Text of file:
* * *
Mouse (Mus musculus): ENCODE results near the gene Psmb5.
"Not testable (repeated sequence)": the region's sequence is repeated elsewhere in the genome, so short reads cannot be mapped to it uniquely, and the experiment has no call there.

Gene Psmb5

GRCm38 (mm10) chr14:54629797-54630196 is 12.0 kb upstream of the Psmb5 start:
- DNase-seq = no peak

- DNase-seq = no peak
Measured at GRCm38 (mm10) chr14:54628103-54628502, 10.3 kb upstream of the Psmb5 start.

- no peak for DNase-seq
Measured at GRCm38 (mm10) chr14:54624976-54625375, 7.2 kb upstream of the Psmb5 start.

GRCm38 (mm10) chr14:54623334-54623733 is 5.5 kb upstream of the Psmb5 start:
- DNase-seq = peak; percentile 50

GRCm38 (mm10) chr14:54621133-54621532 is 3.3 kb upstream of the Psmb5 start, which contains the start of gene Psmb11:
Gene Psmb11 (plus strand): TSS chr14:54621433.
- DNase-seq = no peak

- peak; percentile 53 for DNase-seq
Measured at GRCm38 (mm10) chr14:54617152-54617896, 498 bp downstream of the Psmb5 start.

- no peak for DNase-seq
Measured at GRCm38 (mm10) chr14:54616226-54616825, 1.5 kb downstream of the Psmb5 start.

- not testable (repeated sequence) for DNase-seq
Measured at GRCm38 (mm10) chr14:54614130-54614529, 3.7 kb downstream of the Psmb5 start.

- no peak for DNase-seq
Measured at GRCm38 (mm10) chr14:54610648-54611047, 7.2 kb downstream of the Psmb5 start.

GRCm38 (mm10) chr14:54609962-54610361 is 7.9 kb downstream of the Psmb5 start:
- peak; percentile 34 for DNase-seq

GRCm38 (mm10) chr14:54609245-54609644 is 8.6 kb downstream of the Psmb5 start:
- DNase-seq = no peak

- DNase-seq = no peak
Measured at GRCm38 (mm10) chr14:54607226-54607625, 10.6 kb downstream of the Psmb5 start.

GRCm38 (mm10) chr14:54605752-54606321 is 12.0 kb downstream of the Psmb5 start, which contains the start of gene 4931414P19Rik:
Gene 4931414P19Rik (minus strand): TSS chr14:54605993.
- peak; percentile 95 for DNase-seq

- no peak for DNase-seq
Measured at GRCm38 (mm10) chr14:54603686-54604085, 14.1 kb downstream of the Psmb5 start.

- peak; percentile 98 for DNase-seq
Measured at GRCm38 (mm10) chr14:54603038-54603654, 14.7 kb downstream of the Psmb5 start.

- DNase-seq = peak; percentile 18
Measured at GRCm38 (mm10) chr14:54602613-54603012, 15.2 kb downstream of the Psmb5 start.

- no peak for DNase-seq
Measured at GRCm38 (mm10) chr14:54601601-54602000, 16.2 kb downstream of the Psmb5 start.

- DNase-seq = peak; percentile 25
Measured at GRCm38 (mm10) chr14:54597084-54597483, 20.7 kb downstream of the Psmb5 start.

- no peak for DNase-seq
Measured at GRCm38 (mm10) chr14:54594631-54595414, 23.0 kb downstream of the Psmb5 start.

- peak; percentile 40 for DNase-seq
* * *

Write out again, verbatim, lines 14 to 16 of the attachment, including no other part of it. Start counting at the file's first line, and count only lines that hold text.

- DNase-seq = no peak

- peak; percentile 53 for DNase-seq
Measured at GRCm38 (mm10) chr14:54617152-54617896, 498 bp downstream of the Psmb5 start.